Coaching wheels are simple, diagnostic tools that are used by some coaches. They help individuals asses their current levels of satisfaction in relation to specific areas of their lives.Summary by The World of Work Project
Coaching is a hugely helpful skill for leaders and managers in the world of work. It’s a great way to help team members develop or for behavior change. It’s particularly when combined with feedback and reinforcement. You can learn more about how to coach and the benefits of coaching in this podcast.
Coaching relationship are fundamentally about helping an individual progress from where they are now, to where they want to be. In many instances though, the person being coached starts their coaching process without a clear view of either where they are now, let alone where they want to be.
Coaches often use goal setting conversations to help individuals determine where they want to get to. And some coaches use “coaching wheels” to help individuals understand what their current state looks like. Understanding where you are now and where you want to be helps you move from A to B.
Coaching wheels get their name because they look roughly like what we imagine an old wagon wheel to look like. They’re basically just radial diagrams made up of segments, each segment relating to a specific area of an individual’s life.
How to use Coaching Wheels
Coaches use coaching wheels by asking asking their clients to talk about each of the areas in the wheel. Coachees assess how satisfied they feel with that part of their life. They generally allocate a score to that area between one and 10.
Once a full self-assessment has taken place and the wheel is complete, it becomes a visual summary of how satisfied someone feels across the range of categories it covers.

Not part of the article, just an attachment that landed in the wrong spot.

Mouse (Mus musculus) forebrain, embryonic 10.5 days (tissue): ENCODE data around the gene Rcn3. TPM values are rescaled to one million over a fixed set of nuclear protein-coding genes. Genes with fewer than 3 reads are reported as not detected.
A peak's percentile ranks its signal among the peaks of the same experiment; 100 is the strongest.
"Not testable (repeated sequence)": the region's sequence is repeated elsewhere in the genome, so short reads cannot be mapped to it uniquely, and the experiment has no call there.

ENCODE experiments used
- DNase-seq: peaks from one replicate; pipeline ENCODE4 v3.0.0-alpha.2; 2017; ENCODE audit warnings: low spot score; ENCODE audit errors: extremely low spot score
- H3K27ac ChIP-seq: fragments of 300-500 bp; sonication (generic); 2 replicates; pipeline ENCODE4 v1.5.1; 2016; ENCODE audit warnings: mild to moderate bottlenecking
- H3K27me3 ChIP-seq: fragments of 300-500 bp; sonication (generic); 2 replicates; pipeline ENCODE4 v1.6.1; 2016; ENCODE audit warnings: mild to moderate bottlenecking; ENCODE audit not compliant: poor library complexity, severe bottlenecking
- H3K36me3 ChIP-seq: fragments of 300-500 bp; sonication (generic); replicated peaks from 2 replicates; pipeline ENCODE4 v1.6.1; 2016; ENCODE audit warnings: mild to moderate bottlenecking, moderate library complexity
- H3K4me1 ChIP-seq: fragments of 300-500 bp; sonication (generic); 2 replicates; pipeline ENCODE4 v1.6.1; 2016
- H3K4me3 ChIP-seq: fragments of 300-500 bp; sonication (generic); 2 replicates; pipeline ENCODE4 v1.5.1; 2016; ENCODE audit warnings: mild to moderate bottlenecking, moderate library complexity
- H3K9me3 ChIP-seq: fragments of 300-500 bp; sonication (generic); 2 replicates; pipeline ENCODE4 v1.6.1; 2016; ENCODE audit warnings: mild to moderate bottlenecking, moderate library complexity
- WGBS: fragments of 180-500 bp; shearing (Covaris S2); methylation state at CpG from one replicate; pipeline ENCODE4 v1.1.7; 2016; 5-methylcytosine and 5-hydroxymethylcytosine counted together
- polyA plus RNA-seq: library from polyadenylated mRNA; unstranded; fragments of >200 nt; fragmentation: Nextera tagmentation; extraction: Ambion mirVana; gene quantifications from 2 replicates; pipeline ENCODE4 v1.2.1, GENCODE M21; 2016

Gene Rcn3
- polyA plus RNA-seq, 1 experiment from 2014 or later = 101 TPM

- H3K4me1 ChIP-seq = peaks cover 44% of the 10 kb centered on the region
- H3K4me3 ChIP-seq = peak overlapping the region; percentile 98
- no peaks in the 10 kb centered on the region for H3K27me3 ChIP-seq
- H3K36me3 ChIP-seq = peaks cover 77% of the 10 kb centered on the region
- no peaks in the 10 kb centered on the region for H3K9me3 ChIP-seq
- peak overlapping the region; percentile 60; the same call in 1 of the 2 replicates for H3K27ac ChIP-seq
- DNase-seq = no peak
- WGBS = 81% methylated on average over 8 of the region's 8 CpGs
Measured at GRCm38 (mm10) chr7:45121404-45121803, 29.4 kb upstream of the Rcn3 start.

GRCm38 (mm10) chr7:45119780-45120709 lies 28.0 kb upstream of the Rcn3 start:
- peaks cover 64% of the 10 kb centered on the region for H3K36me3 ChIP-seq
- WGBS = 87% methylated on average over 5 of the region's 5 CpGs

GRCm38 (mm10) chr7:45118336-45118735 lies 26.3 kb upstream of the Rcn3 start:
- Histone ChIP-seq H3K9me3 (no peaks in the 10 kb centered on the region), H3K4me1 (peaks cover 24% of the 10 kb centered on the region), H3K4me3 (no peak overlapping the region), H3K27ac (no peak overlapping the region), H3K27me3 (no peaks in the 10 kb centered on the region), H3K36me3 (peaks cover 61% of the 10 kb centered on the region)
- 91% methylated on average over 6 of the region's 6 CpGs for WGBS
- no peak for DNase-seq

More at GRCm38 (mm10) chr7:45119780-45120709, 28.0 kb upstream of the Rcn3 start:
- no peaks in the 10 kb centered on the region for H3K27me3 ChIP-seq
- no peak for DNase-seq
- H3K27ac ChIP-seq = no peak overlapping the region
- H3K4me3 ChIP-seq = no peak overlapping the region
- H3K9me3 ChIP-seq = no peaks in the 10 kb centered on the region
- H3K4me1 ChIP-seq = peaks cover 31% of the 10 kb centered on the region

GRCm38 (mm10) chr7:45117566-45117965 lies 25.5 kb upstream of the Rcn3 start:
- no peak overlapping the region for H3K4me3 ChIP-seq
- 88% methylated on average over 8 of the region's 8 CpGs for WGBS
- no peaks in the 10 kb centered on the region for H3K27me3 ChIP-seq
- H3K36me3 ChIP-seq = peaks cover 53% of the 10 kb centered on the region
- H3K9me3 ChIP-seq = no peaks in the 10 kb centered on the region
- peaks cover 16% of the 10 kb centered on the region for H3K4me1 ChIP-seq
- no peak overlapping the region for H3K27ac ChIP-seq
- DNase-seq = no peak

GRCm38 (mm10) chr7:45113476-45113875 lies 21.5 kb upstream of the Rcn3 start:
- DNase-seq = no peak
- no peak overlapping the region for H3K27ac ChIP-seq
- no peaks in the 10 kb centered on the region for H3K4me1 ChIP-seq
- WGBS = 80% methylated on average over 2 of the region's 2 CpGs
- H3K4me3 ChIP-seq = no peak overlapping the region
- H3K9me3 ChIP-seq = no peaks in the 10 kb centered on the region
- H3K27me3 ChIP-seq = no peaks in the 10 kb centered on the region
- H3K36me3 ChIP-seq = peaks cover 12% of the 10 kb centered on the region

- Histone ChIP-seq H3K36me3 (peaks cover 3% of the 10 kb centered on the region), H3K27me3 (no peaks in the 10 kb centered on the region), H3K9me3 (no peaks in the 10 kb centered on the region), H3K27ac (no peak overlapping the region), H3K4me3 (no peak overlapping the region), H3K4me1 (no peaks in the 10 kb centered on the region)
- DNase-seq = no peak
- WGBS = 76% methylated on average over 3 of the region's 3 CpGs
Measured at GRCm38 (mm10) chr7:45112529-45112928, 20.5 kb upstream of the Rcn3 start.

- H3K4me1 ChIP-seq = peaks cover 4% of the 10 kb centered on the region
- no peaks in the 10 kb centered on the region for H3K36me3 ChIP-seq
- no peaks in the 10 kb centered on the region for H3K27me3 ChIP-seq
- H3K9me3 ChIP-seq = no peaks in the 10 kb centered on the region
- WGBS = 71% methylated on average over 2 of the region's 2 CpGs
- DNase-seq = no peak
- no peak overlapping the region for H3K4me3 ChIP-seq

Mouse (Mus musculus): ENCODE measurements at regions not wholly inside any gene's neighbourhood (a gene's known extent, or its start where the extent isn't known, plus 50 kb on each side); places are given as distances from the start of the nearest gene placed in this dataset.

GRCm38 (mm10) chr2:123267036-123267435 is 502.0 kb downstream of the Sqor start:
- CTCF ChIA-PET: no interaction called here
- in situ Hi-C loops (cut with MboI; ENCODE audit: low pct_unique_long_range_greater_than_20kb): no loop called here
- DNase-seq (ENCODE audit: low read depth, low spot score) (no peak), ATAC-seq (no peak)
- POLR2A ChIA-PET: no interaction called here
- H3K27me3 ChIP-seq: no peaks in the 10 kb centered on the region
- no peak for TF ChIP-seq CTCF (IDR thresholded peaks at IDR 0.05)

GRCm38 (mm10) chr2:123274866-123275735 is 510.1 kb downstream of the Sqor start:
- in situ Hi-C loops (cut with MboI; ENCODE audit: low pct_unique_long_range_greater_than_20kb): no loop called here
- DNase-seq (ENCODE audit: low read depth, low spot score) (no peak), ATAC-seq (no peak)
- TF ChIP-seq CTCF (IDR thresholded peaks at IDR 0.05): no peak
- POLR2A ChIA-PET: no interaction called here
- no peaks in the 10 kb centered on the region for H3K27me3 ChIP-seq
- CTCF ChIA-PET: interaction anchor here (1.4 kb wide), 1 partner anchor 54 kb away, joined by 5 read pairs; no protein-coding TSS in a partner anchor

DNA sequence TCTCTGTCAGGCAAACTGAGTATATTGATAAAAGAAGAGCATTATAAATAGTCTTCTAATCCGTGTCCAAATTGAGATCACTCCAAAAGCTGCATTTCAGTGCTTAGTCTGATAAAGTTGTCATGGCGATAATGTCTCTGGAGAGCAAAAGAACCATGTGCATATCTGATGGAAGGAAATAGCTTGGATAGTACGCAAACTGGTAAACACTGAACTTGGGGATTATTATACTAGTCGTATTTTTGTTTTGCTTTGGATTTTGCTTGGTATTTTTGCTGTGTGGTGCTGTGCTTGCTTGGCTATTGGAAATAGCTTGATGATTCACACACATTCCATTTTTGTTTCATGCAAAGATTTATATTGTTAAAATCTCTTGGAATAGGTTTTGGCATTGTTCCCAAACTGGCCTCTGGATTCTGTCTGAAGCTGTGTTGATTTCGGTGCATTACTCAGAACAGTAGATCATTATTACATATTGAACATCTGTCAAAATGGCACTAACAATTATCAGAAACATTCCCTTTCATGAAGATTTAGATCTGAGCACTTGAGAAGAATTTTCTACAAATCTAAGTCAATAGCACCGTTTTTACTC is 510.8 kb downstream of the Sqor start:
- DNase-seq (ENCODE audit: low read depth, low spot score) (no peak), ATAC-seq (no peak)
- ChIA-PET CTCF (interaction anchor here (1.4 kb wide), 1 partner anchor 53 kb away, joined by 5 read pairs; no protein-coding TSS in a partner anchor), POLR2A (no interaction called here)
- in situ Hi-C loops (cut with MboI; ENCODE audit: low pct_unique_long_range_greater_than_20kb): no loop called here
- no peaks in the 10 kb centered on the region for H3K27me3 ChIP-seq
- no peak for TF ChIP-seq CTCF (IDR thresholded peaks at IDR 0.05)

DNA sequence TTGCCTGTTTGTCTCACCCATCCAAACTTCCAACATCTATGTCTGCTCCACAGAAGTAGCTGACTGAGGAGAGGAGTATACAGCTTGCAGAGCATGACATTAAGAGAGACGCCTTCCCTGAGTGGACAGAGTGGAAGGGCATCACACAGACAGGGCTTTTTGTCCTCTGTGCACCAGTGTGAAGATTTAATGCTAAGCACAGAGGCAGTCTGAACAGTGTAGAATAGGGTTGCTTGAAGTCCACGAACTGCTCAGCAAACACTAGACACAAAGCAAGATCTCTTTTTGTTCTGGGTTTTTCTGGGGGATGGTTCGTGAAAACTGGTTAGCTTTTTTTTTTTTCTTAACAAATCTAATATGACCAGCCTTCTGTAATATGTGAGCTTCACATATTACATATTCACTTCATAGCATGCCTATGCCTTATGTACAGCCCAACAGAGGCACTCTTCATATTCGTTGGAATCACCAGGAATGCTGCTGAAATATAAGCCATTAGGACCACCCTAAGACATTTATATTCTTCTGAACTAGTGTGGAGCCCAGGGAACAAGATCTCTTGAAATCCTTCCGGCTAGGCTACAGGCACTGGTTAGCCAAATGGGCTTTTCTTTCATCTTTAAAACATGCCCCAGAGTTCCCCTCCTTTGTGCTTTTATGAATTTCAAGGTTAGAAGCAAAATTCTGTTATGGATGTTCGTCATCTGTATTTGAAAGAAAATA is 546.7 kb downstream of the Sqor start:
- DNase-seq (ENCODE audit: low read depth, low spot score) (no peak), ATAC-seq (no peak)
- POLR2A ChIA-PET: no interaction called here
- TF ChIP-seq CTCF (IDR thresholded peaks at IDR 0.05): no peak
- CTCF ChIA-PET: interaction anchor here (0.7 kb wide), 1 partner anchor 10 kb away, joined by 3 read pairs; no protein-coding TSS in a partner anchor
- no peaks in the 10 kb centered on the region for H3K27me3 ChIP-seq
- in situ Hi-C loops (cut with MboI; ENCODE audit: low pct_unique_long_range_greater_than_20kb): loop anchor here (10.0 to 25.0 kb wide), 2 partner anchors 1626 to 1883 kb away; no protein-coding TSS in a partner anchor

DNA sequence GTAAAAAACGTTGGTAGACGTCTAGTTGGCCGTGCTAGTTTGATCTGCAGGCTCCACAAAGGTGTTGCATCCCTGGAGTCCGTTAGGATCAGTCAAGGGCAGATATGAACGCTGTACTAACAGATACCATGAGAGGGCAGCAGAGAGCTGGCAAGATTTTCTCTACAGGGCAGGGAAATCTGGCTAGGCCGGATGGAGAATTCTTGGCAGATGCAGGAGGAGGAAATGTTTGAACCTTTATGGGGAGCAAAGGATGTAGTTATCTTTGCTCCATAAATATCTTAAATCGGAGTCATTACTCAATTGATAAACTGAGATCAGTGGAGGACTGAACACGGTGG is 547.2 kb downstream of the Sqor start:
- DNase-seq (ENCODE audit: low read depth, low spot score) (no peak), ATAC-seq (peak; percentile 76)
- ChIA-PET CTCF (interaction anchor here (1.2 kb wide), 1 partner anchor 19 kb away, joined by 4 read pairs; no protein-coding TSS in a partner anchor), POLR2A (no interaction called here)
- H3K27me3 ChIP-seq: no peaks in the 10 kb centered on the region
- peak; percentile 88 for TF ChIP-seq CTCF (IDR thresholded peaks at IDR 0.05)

Once a coach and individual have completed a coaching wheel, they often use it as a decision making tool. Completed wheels help coachees identify which aspects of work or life an individual may wish to work on improving.
There are many different types of coaching wheel in existence. They all have slightly different names like: “Wheel of Work” or “Wheel of Performance” or “Wheel of Love”, and they all cover slightly different things. Fundamentally though, they are all self assessment tools used to help individuals identify different areas of their life that they may wish to work on.
While there is usually some consistency between the wheels used by coaches, there isn’t always. Of course, while coaches can be a great help with this type of self-assessment process, it’s always possible to simply download some wheels and undertake your own self-assessment.
In other posts we have written briefly about the ABCDE, ACHIEVE, CLEAR, GROW, OSKAR and POSITIVE coaching models. If you’d like to learn what it’s like being or becoming a coach, you might enjoy this podcast:
The World of Work Project View
Coaching wheels are helpful tools for understanding an individual’s current state in relation to specific domains of their life. They’re useful tools from a coaching perspective as they help drive useful conversations.
Diagnostic tools of this type are plentiful and you don’t need to be or have a coach to use them. If you’re a manager or leader in an organization you can use diagnostic tools like the wheel of work to aid your conversations with the individuals in your team. Similarly, if you’re an individual you can use these tools on your own for some self assessment and direction finding.
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This post is based on work from our experience of coaching and there are no specific references for it. If you search the internet for coaching wheels though, you’ll find many of them.
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Carrier, J. (2019). Coaching Wheels: A Simple Summary. Retrieved [insert date] from The World of Work Project: https://worldofwork.io/2019/07/coaching-wheels-life-and-work/